Cerebral Amyloidoma (CA) is very rare; approximately 40 cases have been reported in the literature. Mostly found near ventricles within the white matter, these intracerebral masses appear as single or multiple macroscopic nodules formed by amyloid deposits of monoclonal immunoglobulin light chains. The etiology remains poorly understood.
The clinical course of CA is generally, but not universally, favorable (1-3). Some authors advocate complete resection, when possible, to avoid continued expansion and associated neurological complications. Clinical features, most completely described in a review of 27 total patients by Fischer, et al (1), include a slight male to female predominance (1.17:1) and a mean age at diagnosis of 48.9 years (range 15 to 71 years). Presenting symptoms vary and include seizure, hemiparesis, gait disturbance, impaired vision, and cognitive disturbance. While no cases to date have described concomitant systemic amyloidosis, most authors still recommend a complete evaluation to investigate this possibility.
Radiographic findings for CA are variable and not specific (1). In our case, the leading radiographic diagnosis was primary CNS neoplasm, with a broad differential diagnosis that included glioblastoma, lymphoma, metastatic disease, cerebritis, and subacute infarction. In reported cases, CA is usually hyperdense on CT; reported MRI findings are more variable and describe hypo-, iso-, or hyperintense lesions on T1- and T2-weighted images, commonly with surrounding edema on T2-weighted scans. On post-contrast CT and MRI, CA shows enhancement. All reported cases have been supratentorial, though rare examples also show infratentorial involvement.
The histomorphologic features of our case are similar to those of reported cases, and suggest a differential diagnosis that may include: Calcifying Pseudoneoplasm of the Neuraxis (CAPNON), Cerebral Amyloid Angiopathy (CAA), Cerebral Amyloidoma, or other infectious/inflammatory entities. Non-specific features such as lymphoplasmacytic cells and macrophages are often present. Focal foreign body giant cell reaction to the amyloid, noted only focally in our case, might also suggest a diagnosis of amyloid beta related angiitis (ABRA). The most reliable histochemical features for diagnosis include apple green birefringence with Congo Red staining under polarized light, bright yellow-green fluorescence with thioflavin S staining, and immunoreactivity for immunoglobulin light chain.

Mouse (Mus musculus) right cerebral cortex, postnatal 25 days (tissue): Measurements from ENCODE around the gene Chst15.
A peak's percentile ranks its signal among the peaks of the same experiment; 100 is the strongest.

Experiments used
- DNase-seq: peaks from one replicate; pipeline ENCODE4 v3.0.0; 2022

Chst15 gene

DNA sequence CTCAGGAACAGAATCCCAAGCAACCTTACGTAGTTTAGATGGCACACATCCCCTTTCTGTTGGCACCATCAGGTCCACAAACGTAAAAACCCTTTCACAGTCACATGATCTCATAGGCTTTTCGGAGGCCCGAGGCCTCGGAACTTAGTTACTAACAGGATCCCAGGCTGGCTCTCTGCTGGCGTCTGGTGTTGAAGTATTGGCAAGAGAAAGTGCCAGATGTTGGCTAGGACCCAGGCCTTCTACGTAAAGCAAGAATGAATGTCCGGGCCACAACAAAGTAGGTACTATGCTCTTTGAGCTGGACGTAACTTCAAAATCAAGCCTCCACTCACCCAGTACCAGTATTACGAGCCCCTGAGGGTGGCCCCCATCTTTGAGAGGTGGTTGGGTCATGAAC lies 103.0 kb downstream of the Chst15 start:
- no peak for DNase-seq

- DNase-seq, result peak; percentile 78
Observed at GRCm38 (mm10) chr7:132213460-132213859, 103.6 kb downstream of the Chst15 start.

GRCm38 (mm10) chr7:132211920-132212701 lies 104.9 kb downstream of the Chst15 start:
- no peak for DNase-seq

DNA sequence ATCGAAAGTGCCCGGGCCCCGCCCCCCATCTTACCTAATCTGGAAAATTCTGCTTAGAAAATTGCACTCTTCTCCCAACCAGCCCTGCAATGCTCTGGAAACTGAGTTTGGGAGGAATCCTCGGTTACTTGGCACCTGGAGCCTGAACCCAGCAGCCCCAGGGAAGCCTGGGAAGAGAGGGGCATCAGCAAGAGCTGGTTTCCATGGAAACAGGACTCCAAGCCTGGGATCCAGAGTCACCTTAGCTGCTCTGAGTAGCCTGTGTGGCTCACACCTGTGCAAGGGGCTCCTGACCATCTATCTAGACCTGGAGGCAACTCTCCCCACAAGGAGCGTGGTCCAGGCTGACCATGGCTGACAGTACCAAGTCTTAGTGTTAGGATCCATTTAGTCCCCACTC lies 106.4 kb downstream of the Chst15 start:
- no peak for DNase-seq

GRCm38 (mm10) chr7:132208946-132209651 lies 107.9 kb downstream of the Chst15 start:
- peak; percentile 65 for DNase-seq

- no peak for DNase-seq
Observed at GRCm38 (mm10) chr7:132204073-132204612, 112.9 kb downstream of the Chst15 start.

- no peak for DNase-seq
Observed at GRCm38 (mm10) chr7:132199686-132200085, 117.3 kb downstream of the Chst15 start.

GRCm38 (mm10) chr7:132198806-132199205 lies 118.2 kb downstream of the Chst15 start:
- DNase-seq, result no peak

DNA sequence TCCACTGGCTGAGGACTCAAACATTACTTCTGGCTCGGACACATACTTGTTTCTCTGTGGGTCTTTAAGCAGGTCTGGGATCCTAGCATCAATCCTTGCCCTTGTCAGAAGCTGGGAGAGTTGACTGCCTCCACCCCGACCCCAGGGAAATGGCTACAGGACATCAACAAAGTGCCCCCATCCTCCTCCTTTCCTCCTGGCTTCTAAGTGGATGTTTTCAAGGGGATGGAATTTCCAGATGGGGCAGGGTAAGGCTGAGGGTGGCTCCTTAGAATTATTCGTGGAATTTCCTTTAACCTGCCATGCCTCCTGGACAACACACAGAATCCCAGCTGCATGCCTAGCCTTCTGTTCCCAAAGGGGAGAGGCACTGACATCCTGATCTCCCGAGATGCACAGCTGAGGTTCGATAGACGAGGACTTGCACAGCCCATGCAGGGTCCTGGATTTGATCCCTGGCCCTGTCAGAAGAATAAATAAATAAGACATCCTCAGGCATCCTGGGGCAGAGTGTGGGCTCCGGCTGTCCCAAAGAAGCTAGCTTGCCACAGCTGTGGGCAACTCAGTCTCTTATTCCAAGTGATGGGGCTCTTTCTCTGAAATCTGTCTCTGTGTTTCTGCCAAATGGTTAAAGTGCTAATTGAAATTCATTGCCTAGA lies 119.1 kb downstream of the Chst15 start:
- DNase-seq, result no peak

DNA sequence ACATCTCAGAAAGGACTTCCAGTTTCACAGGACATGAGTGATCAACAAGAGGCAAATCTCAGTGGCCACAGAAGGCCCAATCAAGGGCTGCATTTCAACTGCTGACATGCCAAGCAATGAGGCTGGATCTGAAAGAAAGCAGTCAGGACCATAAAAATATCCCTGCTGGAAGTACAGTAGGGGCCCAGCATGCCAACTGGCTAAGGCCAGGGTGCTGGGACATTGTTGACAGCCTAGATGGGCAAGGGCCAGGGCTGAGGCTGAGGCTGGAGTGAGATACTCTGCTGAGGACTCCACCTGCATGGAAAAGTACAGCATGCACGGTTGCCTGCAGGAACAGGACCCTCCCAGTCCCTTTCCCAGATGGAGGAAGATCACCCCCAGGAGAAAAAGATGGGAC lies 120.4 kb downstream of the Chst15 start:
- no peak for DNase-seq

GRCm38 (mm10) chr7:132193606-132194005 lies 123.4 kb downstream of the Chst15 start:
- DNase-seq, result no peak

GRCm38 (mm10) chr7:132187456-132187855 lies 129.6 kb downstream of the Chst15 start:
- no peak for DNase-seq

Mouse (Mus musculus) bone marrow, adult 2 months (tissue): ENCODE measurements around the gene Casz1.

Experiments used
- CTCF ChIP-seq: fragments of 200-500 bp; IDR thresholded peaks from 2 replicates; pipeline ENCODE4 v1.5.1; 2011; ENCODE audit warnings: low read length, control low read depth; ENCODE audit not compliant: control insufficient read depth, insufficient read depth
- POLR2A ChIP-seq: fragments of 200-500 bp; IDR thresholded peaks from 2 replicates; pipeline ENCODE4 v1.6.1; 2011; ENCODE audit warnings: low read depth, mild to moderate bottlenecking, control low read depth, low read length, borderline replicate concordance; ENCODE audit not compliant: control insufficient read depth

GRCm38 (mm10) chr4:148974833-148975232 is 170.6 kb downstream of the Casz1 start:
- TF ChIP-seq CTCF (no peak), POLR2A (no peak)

Most cases of CA that have been characterized by immunohistochemistry (14/16 cases, 88%) have been found to be of the AL lambda light chain subtype (1). A minority of cases (2/16 cases, 12%) has been described as a composition of mixed lambda and kappa light chains, without any significant predominance. In a separate report by Rodriguez and colleagues, five cases were analyzed by liquid chromatography-electrospray tandem mass spectrometry (LC-MS/MS) (4); all five were found to harbor lambda, with no kappa, light chains. Other constituents variably detected in the amyloid deposits included serum amyloid P, ApoE, Apo-AI, Apo-AII, Apo-AIV, IgG, IgA, and immunoglobulin J polypeptide.
Contributed by Patrick J. Cimino, MD, PhD, Richard J. Perrin, MD, PhD